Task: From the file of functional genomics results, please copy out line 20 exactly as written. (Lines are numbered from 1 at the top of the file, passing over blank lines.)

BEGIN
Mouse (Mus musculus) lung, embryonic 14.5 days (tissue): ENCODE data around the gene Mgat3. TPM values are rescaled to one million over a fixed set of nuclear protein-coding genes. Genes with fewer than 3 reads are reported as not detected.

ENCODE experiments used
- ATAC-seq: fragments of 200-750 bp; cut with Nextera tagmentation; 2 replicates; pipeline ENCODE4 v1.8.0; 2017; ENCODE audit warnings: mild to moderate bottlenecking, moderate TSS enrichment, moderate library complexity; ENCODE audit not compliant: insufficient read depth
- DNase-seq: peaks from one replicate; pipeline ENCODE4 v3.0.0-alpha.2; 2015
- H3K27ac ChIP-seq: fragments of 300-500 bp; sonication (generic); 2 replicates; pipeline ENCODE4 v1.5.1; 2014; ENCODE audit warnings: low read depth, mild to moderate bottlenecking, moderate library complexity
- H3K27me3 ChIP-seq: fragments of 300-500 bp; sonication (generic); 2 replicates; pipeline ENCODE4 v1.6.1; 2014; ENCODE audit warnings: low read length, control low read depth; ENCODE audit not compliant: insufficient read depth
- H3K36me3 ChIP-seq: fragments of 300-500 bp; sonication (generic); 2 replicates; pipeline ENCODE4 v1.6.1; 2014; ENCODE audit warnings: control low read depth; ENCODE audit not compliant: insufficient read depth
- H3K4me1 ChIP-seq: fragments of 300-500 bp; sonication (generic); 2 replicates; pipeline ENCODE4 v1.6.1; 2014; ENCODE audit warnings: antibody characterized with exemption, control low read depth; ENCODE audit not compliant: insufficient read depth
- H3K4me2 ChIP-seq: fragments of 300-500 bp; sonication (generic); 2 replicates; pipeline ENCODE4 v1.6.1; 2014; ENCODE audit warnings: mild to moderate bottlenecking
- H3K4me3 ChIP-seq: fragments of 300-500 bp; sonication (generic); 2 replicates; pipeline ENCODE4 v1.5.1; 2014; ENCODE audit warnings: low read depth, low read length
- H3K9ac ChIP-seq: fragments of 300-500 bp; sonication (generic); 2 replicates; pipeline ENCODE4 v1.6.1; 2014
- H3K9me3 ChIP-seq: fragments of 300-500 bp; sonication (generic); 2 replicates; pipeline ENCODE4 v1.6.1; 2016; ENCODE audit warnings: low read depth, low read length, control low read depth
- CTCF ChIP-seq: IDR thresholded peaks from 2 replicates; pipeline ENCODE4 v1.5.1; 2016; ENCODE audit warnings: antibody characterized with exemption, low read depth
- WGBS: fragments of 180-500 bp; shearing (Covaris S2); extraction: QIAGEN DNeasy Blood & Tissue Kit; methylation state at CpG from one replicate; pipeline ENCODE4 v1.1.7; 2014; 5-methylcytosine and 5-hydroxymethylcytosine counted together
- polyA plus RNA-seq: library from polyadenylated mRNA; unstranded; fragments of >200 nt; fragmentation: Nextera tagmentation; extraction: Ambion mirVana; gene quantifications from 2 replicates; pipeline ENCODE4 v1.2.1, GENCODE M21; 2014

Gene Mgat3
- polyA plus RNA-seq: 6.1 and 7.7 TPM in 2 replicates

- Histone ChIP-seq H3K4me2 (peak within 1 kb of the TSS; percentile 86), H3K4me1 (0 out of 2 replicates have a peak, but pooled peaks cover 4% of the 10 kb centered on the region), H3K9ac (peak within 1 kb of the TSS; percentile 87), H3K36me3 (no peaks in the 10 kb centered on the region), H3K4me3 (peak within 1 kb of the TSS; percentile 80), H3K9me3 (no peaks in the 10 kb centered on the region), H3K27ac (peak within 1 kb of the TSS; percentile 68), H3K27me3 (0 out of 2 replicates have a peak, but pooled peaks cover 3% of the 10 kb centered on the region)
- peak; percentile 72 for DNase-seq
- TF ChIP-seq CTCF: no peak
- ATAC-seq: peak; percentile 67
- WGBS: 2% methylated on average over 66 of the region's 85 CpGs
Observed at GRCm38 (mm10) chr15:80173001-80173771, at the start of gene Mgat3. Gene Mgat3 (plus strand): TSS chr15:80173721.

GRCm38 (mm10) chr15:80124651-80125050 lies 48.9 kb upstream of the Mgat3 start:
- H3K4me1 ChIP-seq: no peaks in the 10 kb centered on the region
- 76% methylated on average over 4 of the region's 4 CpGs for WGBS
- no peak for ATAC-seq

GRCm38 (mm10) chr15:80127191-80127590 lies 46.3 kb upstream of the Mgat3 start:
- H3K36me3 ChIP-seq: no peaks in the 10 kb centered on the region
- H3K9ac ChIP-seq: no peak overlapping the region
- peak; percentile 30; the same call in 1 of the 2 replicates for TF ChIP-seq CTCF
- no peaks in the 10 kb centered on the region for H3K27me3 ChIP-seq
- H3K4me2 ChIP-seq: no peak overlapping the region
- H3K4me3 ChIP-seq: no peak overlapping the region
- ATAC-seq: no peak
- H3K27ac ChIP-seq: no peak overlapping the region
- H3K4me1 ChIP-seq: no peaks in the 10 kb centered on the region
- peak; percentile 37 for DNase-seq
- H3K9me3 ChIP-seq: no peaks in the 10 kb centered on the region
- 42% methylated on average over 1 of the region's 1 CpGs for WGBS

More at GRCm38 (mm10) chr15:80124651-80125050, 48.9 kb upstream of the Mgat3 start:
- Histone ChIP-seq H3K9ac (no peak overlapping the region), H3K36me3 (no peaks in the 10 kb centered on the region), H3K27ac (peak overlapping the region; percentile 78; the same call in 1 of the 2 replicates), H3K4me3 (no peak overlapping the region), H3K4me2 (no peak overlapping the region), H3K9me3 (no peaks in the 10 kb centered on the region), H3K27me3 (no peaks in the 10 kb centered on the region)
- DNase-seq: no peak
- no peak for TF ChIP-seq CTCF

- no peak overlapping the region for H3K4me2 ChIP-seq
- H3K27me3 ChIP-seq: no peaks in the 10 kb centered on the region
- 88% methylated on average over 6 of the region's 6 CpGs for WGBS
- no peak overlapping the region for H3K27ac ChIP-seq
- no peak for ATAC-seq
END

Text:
- TF ChIP-seq CTCF: no peak